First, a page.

This truly is intriguing… even if it’s about an unbaked loaf of bread.

Of course, that’s just what’s happening on the surface level of the story. The real lesson is being implanted into your subconscious as you’re reading.

Let’s keep going…

 

 

Bread shared wasn’t bread lost.

Man…

When I read this, it hit me deep down inside.

In fact, if it wasn’t for THIS email and learning THIS lesson… Email of the Week might have never been a thing.

I bet you didn’t know that… did you?

Each week, I publish these breakdowns so people around the world can learn (for free) how to write better emails and connect with their tribe.

This is my version of sharing bread.

When I began this project, part of me was worried about “training my competition”… not unsimilar to how I imagine Lionel Poilâne might have felt at some point in his own career.

But again…

Bread shared is not bread lost.

If I filter this through the context of my own life, you can learn my methods… but you can’t be Chris Orzechowski.

If you filter this through your own life… you can teach other your methods… but no one can ever BE YOU more than YOU can be you.

If there’s one thing you get from reading me… I hope it’s this lesson.

Now, as you read through the copy, keep an eye on that last line of the this copy block.

The transition is subtle – and it happens so fast, you almost miss it.

 

 

Man…

This is the part that hurts.

Tugs on your heartstrings.

Look at how that first sentence makes you feel. Those words actually change your emotional state.

THAT is the true power of copy.

This email is a whirlwhind of emotions.

 

 

Look at the story arc of this email.

What’s amazing is… he’s taking you through years of memories in a matter of moments.

He’s NOT taking 4 seasons of television… or 600 pages of a novel to tell this story.

He’s doing this all within the confines of an email that’s no more than a few hundred words.

I mean… this is why he is a MASTER of email.

Simply amazing.

Anyway, let’s break down what’s happening in this final copy block…

The transition from the story leads here: to Apollonia’s book.

Now…

I’d imagine that Seth is probably not getting anything to promote this book. Obviously.

But imagine if you used this method of storytelling – pulling these small moment stories – out of your own life to use in your own emails.

Imagine the connection you could make with your readers.

Imagine the IMPACT you’d have on your customers and subscribers.

I mean… this email literally changed the course of my business.

The story, the lesson, the sentiment – it literally launched this project which attracted you here in the first place.

The Ratchet Keeps Turning

I want you to think about this chain of events, in case you haven’t connected the dots yet.

Seth goes to Poilâne and meets Lionel.

Seth writes Purple Cow as a dedication to their relationship.

I find this book, years later, on a bookshelf in the public library of my hometown.

As my career develops, I reread that book, gain a new appreciation for it and begin to publish.

I get this email from Seth, connecting all the dots for me.

I publish this article.

You read this article.

Now, YOU go out and cause a ruckus and do something to affect the culture.

The ratchet continues.

To borrow Seth’s own words one last time, just to punctuate this point…

“Bread shared isn’t bread lost.”

Go out and make a ruckus.

And thank you Seth, for the immeasurable impact you’ve had on my own life.

Big Takeaways from Seth Godin’s Bread & Books Email

  1. Open loops to pull your readers deep into the copy.
  2. The best transitions are seamless.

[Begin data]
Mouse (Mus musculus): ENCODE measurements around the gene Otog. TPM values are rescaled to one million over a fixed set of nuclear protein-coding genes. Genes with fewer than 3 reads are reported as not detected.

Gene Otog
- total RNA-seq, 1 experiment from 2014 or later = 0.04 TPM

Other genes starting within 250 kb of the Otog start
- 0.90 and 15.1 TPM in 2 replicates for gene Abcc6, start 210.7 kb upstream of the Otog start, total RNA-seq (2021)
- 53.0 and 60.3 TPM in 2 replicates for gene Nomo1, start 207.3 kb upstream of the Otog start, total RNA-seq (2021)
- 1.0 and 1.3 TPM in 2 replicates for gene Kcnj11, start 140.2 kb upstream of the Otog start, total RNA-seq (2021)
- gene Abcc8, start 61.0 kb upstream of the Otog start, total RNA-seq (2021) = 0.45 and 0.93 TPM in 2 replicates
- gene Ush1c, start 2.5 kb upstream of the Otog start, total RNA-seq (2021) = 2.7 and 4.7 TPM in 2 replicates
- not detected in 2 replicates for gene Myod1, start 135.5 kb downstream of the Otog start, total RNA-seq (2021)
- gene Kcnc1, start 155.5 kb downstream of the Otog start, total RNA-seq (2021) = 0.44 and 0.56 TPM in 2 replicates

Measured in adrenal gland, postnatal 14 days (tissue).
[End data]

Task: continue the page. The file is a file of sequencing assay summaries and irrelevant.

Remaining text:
3. Dialogue brings a story down to ground level.
  4. When you share dialogue, also share the thoughts and feelings you had in that moment.
  5. Begin with a story before you issue a CTA.
  6. Every story should implant a lesson in your reader’s brain.
  7. If you email every day, your subject lines matter less and less.
  8. Make your emails look like emails.
  9. Your aim is to move people emotionally. Do that, and you’ll never have a problem selling.
  10. You never know how your words will affect people. Treat them with great care.

What You Should Do Next

  1. Subscribe to my email list so you can get ALL of the Emails of the Week delivered straight to your inbox, automatically.
  2. Leave a comment for me below and let me know what you liked about this email.
  3. Get on Seth Godin’s list. And if you haven’t read his books yet… buy them all. I’m serious.
  4. Pick up Poilâne. Learn from the best in the world.

 

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7 Comments

  1. Aaron Hughes on July 16, 2020 at 3:44 pm

    A true masterpiece, and a fitting homage to Seth. Thanks Chris.

  2. Brian Smith on July 17, 2020 at 1:39 pm

    Thanks so much for sharing this, Chris! I’m really getting into Seth Godin’s stuff as well. Fun I too bought Purple Cow a while ago and didn’t fully understand or appreciate Seth’s work until now. You, sir, are not too far behind yourself!

    • Rachel Augustine on July 21, 2020 at 7:34 pm

      This is a really inspiring read!

      Thank you, Chris!

      You make it so much easier to learn and grow.

  3. James E. Turner on July 17, 2020 at 1:50 pm

    Beautiful. I remember that email. I spent the rest of that day intermittently learning more about Poilâne, Apollonia, and sourdough. It changed the way I thought about things too. Thanks for this one, Chris.

  4. Carolynn Ananian on July 17, 2020 at 2:30 pm

    Thanks for sharing, Chris.

    Seth Godin is brilliant. He epitomizes that Da Vinci quote about how simplicity is the ultimate sophistication. The principles that really propel you to mastery are often simple.

    Most people still wanna skip over them and go straight to the “advanced” stuff though.

  5. Nicolas Anguiano on July 23, 2020 at 12:37 pm

    As I read the last line — “Go out and make a ruckus.” — every hair on the back of my neck stood up, and a weird surge of energy went up my spine.

    Felt like a “tribute” for a guy who isn’t dead… Which is how and when tributes should be done anyway. That is, when they’re still alive and can enjoy it. (I hope Seth reads this somehow.)

    Awesome “piece of bread” man.

    It’s good that it took you a while to make one of EOWs for Seth Godin, and that it was THIS. Anything else than a sort of “tribute” to The GOAT of Marketing wouldn’t have made justice.

    Keep it up.

  6. Nathan Ojaokomo on September 18, 2020 at 7:09 pm

    Great lessons here Chris. You do not suffer any loss when you share your knowledge.